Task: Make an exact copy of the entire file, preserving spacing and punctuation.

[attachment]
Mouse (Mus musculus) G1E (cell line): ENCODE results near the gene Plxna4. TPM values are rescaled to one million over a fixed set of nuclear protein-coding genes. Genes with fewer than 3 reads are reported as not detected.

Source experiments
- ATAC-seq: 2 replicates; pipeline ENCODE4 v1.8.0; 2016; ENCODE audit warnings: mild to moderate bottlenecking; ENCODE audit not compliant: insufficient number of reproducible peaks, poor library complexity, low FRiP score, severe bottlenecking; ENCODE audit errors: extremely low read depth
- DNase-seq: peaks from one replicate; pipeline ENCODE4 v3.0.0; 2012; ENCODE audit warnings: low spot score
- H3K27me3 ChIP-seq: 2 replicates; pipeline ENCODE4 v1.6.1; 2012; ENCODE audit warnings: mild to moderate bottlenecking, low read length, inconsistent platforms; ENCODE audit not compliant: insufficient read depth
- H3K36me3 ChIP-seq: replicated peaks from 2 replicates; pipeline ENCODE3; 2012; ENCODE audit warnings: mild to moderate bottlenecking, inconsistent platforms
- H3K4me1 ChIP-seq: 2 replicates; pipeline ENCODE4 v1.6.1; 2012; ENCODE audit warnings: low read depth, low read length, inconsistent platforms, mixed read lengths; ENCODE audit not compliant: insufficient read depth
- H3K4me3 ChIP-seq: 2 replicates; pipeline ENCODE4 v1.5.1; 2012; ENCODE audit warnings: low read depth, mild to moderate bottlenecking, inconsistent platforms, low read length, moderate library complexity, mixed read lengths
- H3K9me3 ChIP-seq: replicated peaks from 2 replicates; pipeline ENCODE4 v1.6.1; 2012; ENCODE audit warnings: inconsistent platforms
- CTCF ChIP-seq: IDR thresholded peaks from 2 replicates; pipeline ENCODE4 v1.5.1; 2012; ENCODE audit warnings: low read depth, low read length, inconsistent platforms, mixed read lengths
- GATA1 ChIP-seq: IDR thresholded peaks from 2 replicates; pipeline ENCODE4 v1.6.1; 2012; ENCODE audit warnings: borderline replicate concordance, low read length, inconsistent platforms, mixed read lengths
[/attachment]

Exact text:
Mouse (Mus musculus) G1E (cell line): ENCODE results near the gene Plxna4. TPM values are rescaled to one million over a fixed set of nuclear protein-coding genes. Genes with fewer than 3 reads are reported as not detected.

Source experiments
- ATAC-seq: 2 replicates; pipeline ENCODE4 v1.8.0; 2016; ENCODE audit warnings: mild to moderate bottlenecking; ENCODE audit not compliant: insufficient number of reproducible peaks, poor library complexity, low FRiP score, severe bottlenecking; ENCODE audit errors: extremely low read depth
- DNase-seq: peaks from one replicate; pipeline ENCODE4 v3.0.0; 2012; ENCODE audit warnings: low spot score
- H3K27me3 ChIP-seq: 2 replicates; pipeline ENCODE4 v1.6.1; 2012; ENCODE audit warnings: mild to moderate bottlenecking, low read length, inconsistent platforms; ENCODE audit not compliant: insufficient read depth
- H3K36me3 ChIP-seq: replicated peaks from 2 replicates; pipeline ENCODE3; 2012; ENCODE audit warnings: mild to moderate bottlenecking, inconsistent platforms
- H3K4me1 ChIP-seq: 2 replicates; pipeline ENCODE4 v1.6.1; 2012; ENCODE audit warnings: low read depth, low read length, inconsistent platforms, mixed read lengths; ENCODE audit not compliant: insufficient read depth
- H3K4me3 ChIP-seq: 2 replicates; pipeline ENCODE4 v1.5.1; 2012; ENCODE audit warnings: low read depth, mild to moderate bottlenecking, inconsistent platforms, low read length, moderate library complexity, mixed read lengths
- H3K9me3 ChIP-seq: replicated peaks from 2 replicates; pipeline ENCODE4 v1.6.1; 2012; ENCODE audit warnings: inconsistent platforms
- CTCF ChIP-seq: IDR thresholded peaks from 2 replicates; pipeline ENCODE4 v1.5.1; 2012; ENCODE audit warnings: low read depth, low read length, inconsistent platforms, mixed read lengths
- GATA1 ChIP-seq: IDR thresholded peaks from 2 replicates; pipeline ENCODE4 v1.6.1; 2012; ENCODE audit warnings: borderline replicate concordance, low read length, inconsistent platforms, mixed read lengths